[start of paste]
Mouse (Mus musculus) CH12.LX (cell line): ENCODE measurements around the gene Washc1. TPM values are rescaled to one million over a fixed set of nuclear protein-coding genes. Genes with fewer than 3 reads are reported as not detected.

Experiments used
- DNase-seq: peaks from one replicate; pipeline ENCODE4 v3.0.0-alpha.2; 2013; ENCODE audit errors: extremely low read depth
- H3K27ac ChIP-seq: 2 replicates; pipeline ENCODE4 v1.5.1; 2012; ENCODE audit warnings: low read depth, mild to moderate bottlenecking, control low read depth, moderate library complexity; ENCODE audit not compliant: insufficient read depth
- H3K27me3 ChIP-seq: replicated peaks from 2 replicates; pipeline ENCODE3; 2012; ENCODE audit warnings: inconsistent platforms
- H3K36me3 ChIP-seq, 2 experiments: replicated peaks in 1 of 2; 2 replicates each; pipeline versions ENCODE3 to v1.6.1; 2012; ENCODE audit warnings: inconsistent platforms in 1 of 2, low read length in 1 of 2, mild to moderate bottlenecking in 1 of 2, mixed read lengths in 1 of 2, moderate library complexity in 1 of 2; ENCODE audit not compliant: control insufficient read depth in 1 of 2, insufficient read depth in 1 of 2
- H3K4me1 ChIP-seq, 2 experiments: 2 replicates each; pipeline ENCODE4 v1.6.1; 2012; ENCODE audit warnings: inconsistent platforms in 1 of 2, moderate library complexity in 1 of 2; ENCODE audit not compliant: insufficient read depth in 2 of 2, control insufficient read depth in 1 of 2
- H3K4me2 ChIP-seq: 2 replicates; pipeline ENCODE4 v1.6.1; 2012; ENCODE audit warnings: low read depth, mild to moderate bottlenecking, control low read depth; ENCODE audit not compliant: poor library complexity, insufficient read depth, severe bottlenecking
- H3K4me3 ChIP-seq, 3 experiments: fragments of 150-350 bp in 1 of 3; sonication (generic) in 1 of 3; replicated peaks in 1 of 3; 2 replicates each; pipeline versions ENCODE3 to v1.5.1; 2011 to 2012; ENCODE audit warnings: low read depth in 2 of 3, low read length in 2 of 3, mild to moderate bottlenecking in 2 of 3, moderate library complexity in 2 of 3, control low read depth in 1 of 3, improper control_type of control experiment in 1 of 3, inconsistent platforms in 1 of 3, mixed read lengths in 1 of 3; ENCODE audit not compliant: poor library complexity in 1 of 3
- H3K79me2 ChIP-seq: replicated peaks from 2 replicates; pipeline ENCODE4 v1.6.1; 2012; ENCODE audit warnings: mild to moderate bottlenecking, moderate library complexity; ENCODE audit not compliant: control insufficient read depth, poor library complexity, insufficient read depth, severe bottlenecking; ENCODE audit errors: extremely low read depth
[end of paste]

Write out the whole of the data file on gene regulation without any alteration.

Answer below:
Mouse (Mus musculus) CH12.LX (cell line): ENCODE measurements around the gene Washc1. TPM values are rescaled to one million over a fixed set of nuclear protein-coding genes. Genes with fewer than 3 reads are reported as not detected.

Experiments used
- DNase-seq: peaks from one replicate; pipeline ENCODE4 v3.0.0-alpha.2; 2013; ENCODE audit errors: extremely low read depth
- H3K27ac ChIP-seq: 2 replicates; pipeline ENCODE4 v1.5.1; 2012; ENCODE audit warnings: low read depth, mild to moderate bottlenecking, control low read depth, moderate library complexity; ENCODE audit not compliant: insufficient read depth
- H3K27me3 ChIP-seq: replicated peaks from 2 replicates; pipeline ENCODE3; 2012; ENCODE audit warnings: inconsistent platforms
- H3K36me3 ChIP-seq, 2 experiments: replicated peaks in 1 of 2; 2 replicates each; pipeline versions ENCODE3 to v1.6.1; 2012; ENCODE audit warnings: inconsistent platforms in 1 of 2, low read length in 1 of 2, mild to moderate bottlenecking in 1 of 2, mixed read lengths in 1 of 2, moderate library complexity in 1 of 2; ENCODE audit not compliant: control insufficient read depth in 1 of 2, insufficient read depth in 1 of 2
- H3K4me1 ChIP-seq, 2 experiments: 2 replicates each; pipeline ENCODE4 v1.6.1; 2012; ENCODE audit warnings: inconsistent platforms in 1 of 2, moderate library complexity in 1 of 2; ENCODE audit not compliant: insufficient read depth in 2 of 2, control insufficient read depth in 1 of 2
- H3K4me2 ChIP-seq: 2 replicates; pipeline ENCODE4 v1.6.1; 2012; ENCODE audit warnings: low read depth, mild to moderate bottlenecking, control low read depth; ENCODE audit not compliant: poor library complexity, insufficient read depth, severe bottlenecking
- H3K4me3 ChIP-seq, 3 experiments: fragments of 150-350 bp in 1 of 3; sonication (generic) in 1 of 3; replicated peaks in 1 of 3; 2 replicates each; pipeline versions ENCODE3 to v1.5.1; 2011 to 2012; ENCODE audit warnings: low read depth in 2 of 3, low read length in 2 of 3, mild to moderate bottlenecking in 2 of 3, moderate library complexity in 2 of 3, control low read depth in 1 of 3, improper control_type of control experiment in 1 of 3, inconsistent platforms in 1 of 3, mixed read lengths in 1 of 3; ENCODE audit not compliant: poor library complexity in 1 of 3
- H3K79me2 ChIP-seq: replicated peaks from 2 replicates; pipeline ENCODE4 v1.6.1; 2012; ENCODE audit warnings: mild to moderate bottlenecking, moderate library complexity; ENCODE audit not compliant: control insufficient read depth, poor library complexity, insufficient read depth, severe bottlenecking; ENCODE audit errors: extremely low read depth